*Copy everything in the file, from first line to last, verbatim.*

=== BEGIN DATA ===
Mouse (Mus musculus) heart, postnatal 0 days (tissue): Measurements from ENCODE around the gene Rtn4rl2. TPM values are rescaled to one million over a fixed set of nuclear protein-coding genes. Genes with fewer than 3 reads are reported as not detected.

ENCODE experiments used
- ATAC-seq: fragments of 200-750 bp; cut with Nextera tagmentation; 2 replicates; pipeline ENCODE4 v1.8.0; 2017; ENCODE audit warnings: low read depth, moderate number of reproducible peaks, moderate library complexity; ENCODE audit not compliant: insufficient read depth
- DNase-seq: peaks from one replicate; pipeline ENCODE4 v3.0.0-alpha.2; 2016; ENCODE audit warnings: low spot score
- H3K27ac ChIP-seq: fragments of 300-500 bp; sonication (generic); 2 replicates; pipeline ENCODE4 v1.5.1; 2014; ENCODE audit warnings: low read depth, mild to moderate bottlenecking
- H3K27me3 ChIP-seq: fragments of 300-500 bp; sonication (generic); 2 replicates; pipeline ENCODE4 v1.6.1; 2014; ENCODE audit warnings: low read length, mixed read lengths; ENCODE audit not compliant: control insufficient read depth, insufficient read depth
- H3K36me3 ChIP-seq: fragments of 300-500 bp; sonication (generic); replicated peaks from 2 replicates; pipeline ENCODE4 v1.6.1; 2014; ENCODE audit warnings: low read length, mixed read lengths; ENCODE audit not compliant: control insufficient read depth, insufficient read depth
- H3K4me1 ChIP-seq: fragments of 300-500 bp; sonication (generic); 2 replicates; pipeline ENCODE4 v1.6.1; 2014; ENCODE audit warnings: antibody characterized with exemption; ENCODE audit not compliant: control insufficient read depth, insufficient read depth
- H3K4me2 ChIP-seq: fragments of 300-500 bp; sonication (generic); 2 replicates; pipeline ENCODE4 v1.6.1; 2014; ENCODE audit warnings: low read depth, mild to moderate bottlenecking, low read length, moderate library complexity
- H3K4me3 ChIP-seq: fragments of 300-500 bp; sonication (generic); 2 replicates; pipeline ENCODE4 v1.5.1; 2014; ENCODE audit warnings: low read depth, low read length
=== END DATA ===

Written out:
Mouse (Mus musculus) heart, postnatal 0 days (tissue): Measurements from ENCODE around the gene Rtn4rl2. TPM values are rescaled to one million over a fixed set of nuclear protein-coding genes. Genes with fewer than 3 reads are reported as not detected.

ENCODE experiments used
- ATAC-seq: fragments of 200-750 bp; cut with Nextera tagmentation; 2 replicates; pipeline ENCODE4 v1.8.0; 2017; ENCODE audit warnings: low read depth, moderate number of reproducible peaks, moderate library complexity; ENCODE audit not compliant: insufficient read depth
- DNase-seq: peaks from one replicate; pipeline ENCODE4 v3.0.0-alpha.2; 2016; ENCODE audit warnings: low spot score
- H3K27ac ChIP-seq: fragments of 300-500 bp; sonication (generic); 2 replicates; pipeline ENCODE4 v1.5.1; 2014; ENCODE audit warnings: low read depth, mild to moderate bottlenecking
- H3K27me3 ChIP-seq: fragments of 300-500 bp; sonication (generic); 2 replicates; pipeline ENCODE4 v1.6.1; 2014; ENCODE audit warnings: low read length, mixed read lengths; ENCODE audit not compliant: control insufficient read depth, insufficient read depth
- H3K36me3 ChIP-seq: fragments of 300-500 bp; sonication (generic); replicated peaks from 2 replicates; pipeline ENCODE4 v1.6.1; 2014; ENCODE audit warnings: low read length, mixed read lengths; ENCODE audit not compliant: control insufficient read depth, insufficient read depth
- H3K4me1 ChIP-seq: fragments of 300-500 bp; sonication (generic); 2 replicates; pipeline ENCODE4 v1.6.1; 2014; ENCODE audit warnings: antibody characterized with exemption; ENCODE audit not compliant: control insufficient read depth, insufficient read depth
- H3K4me2 ChIP-seq: fragments of 300-500 bp; sonication (generic); 2 replicates; pipeline ENCODE4 v1.6.1; 2014; ENCODE audit warnings: low read depth, mild to moderate bottlenecking, low read length, moderate library complexity
- H3K4me3 ChIP-seq: fragments of 300-500 bp; sonication (generic); 2 replicates; pipeline ENCODE4 v1.5.1; 2014; ENCODE audit warnings: low read depth, low read length